- 1A separate room in a hospital, typically one allocated to a particular type of patient: a children’s wardMore example sentences
- Stepping back a generation, doctors were familiar with hospital wards full of patients succumbing to sepsis in the pre-penicillin era.
- Yarmouk Hospital has one of the busiest emergency rooms and obstetrics wards in Baghdad.
- Randomised controlled trial of usual care compared with intervention delivered on hospital wards by cardiac rehabilitation nurses.
- 2An administrative division of a city or borough that typically elects and is represented by a councillor or councillors: the second most marginal ward in WestminsterMore example sentences
- Issues raised will be discussed by the relief road working group, made up of county councillors representing local wards, and the county council will enforce the changes.
- We called the offices of city councillors representing various downtown wards, and their staff readily acknowledged the litter problem.
- Candidates for election will run in electoral districts, similar to city councillors' wards.
- 3A child or young person under the care and control of a guardian appointed by their parents or a court: for the last three years, the boy has been my ward
- 6 • historical An area of ground enclosed by the encircling walls of a fortress or castle.More example sentences
- Near to this original house, on a chalk hill, William I built a castle, with a ward either side of a low motte.
- The first step was the walling of the early Norman ring work but today only little part of this work survives on the north-west walls of the upper ward, the section facing the outer bailey was demolished.
- The inner ward is a square enclosure with circular angle towers, with one bigger and separated by the walls forming the keep.
verb[with object] Back to top
- 1Admit (a patient) to a hospital ward: the last of the accident victims was wardedMore example sentences
- Both are warded at Port-of-Spain General Hospital.
- Gomez is warded at Port-of-Spain General Hospital in a stable condition.
- One of Richardson's alleged accomplices, who was warded under police guard at the San Fernando General Hospital, was expected to face additional charges late yesterday.
ward of court
- A child or young person for whom a guardian has been appointed by the Court of Chancery or who has become directly subject to the authority of that court.More example sentences
- At one time it was believed that the mere publication of information about a ward of court was contempt of court.
- What was sought to be done was to make them wards of court and then obtain orders in their welfare which would contradict the steps the Minister had taken.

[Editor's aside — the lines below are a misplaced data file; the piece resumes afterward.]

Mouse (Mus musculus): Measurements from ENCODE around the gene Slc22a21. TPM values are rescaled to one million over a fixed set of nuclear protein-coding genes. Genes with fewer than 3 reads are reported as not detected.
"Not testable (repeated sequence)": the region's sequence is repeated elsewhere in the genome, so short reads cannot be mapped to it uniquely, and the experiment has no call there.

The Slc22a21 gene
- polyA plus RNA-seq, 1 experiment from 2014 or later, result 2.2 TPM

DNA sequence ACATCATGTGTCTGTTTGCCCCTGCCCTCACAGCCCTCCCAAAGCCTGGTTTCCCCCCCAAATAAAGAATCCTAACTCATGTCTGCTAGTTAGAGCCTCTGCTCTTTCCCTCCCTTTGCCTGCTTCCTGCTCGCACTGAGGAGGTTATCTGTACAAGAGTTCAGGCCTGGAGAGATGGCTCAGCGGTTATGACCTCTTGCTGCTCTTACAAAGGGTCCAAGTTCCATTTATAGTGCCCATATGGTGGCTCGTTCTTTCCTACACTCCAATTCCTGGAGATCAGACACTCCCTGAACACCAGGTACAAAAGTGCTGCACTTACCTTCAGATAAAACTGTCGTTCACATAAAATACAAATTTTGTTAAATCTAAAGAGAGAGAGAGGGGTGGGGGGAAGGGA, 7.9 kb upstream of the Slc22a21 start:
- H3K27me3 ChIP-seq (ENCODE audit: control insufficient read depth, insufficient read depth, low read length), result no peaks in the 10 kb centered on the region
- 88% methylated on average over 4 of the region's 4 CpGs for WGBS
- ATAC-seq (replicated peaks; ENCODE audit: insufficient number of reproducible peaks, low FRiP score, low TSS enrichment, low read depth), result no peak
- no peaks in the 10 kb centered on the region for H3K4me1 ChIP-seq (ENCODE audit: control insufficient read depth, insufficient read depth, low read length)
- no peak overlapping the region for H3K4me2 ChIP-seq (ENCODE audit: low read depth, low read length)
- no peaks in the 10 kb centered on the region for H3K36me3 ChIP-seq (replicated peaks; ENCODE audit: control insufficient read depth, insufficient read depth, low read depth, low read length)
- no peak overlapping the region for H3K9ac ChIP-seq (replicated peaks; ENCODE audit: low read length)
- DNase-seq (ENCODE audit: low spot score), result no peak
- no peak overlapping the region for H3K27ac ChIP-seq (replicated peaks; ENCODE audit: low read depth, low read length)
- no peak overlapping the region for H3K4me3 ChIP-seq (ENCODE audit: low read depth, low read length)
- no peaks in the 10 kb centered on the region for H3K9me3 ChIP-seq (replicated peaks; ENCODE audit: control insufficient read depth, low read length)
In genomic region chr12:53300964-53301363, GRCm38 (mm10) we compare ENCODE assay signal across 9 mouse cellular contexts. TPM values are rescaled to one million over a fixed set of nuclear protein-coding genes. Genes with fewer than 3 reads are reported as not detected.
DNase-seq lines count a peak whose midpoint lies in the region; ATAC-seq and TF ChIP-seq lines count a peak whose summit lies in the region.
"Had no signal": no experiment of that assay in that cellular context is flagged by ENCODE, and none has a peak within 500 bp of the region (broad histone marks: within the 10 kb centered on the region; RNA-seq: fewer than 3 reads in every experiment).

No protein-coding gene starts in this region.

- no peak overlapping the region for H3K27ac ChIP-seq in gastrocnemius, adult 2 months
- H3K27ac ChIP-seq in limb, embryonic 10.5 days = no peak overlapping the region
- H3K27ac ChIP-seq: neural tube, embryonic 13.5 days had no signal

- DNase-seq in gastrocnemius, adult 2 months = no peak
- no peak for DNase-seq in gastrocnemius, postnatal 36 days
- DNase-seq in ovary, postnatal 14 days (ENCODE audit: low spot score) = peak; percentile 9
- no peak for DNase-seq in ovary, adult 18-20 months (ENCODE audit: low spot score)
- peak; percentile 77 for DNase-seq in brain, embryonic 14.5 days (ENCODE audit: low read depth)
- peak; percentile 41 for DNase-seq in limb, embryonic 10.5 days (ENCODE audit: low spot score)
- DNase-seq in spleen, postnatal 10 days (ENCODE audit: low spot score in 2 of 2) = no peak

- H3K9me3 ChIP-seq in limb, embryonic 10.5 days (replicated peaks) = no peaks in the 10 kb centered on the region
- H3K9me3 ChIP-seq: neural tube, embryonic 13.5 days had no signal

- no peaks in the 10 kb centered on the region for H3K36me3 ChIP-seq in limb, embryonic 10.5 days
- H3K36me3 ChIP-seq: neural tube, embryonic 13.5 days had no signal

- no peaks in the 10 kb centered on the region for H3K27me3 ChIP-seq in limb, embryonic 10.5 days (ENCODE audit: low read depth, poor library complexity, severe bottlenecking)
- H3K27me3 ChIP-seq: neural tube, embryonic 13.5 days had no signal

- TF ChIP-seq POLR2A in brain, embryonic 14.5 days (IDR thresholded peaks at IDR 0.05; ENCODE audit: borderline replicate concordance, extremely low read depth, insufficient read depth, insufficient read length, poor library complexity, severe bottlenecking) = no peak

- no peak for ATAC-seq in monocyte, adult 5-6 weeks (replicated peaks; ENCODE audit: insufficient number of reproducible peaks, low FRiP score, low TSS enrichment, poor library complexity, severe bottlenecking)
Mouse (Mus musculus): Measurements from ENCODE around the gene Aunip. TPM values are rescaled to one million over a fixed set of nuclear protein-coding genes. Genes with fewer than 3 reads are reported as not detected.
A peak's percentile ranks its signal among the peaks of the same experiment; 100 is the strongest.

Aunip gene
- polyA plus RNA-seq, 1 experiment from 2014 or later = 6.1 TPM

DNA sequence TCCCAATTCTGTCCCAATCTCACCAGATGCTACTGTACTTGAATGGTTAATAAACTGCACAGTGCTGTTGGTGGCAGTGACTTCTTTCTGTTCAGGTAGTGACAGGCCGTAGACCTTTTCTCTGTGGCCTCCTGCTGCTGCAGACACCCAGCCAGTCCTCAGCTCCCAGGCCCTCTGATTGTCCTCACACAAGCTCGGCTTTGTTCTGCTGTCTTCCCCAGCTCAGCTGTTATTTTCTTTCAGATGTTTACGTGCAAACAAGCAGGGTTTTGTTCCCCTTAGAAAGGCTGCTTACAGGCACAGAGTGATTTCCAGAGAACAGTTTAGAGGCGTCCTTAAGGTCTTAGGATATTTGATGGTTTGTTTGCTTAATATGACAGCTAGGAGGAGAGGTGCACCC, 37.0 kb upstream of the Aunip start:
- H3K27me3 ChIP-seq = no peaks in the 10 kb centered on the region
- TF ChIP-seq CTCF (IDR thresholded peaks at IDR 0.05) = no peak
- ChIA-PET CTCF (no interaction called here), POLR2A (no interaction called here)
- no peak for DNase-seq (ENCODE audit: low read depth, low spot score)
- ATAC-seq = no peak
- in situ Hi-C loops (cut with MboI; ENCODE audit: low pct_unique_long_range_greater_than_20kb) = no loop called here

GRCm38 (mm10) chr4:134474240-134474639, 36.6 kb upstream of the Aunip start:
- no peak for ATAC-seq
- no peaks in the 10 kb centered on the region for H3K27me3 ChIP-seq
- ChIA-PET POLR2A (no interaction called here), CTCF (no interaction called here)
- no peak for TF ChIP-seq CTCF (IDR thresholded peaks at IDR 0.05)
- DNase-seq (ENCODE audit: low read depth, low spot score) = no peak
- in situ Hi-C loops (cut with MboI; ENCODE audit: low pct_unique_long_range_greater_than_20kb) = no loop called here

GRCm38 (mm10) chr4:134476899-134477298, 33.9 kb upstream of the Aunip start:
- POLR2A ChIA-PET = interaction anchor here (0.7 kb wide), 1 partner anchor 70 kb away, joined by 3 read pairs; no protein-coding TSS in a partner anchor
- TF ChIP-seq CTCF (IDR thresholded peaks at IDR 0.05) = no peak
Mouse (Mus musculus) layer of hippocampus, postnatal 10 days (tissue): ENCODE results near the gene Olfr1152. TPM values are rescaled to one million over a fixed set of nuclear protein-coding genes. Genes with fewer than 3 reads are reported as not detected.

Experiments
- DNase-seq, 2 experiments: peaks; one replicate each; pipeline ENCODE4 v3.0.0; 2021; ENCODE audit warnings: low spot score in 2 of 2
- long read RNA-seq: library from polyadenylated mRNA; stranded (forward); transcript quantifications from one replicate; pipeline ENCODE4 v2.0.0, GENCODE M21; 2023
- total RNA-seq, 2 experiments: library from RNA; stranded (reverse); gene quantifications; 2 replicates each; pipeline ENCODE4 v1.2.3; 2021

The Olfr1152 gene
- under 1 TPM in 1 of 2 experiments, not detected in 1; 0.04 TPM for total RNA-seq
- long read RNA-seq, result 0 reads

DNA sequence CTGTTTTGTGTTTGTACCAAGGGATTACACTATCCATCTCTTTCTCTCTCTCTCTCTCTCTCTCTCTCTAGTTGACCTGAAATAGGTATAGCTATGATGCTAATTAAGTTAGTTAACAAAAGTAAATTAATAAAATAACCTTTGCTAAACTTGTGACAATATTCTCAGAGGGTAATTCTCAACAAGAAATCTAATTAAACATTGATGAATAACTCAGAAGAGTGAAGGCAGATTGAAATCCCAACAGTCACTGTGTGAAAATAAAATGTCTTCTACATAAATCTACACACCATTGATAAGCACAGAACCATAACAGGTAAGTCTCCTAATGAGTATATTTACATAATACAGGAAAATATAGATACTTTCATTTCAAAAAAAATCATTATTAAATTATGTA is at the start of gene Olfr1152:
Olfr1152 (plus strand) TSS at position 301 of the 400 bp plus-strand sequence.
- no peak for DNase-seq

- The commission recommends making a person ineligible to serve as a trustee if they are under 18, a ward of court, adjudicated bankrupt, restricted from being a director of a company, or convicted of a crime.
ward someone/thing off
- Prevent someone or something from harming or affecting one: she put up a hand as if to ward him offMore example sentences
fend off, drive back, keep off, stave off, repel, repulse, beat back, rout, put to flight, chase away• informal send packingparry, avert, deflect, block, turn aside, defend oneself against, guard against, evade, avoid, dodgekeep at bay, keep at arm's length, fend off, stave off, oppose, resist, prevent, hinder, obstruct, impede, foil, frustrate, thwart, check, baulk, stop, head off
- The archetypal souvenirs are ceramic tiles featuring the Evil Eye - a Turkish good luck charm designed to ward off evil spirits.
- In areas where apples were grown, it evolved into a ritual in which chants and dances were used to ward off evil spirits which it was believed would harm the trees.
- The veil was also believed to magically have the power to ward off surrounding evils that wish to harm the bride.
- More example sentences
- A supervision order, while less intrusive than Crown wardship would not adequately protect the children from either the father or the mother for reasons already discussed under issue No. 1.
- Usually granted in connection with wardships, the king's rights over the marriage of his tenants-in-chief had longer term implications for Edward III's ‘new nobility.’
- Early in life he was placed under the wardship of a tutor in Marseilles.
Old English weard (in sense 5 of the noun, also 'body of guards'), weardian 'keep safe, guard', of Germanic origin; reinforced in Middle English by Old Northern French warde (noun), warder (verb) 'guard'.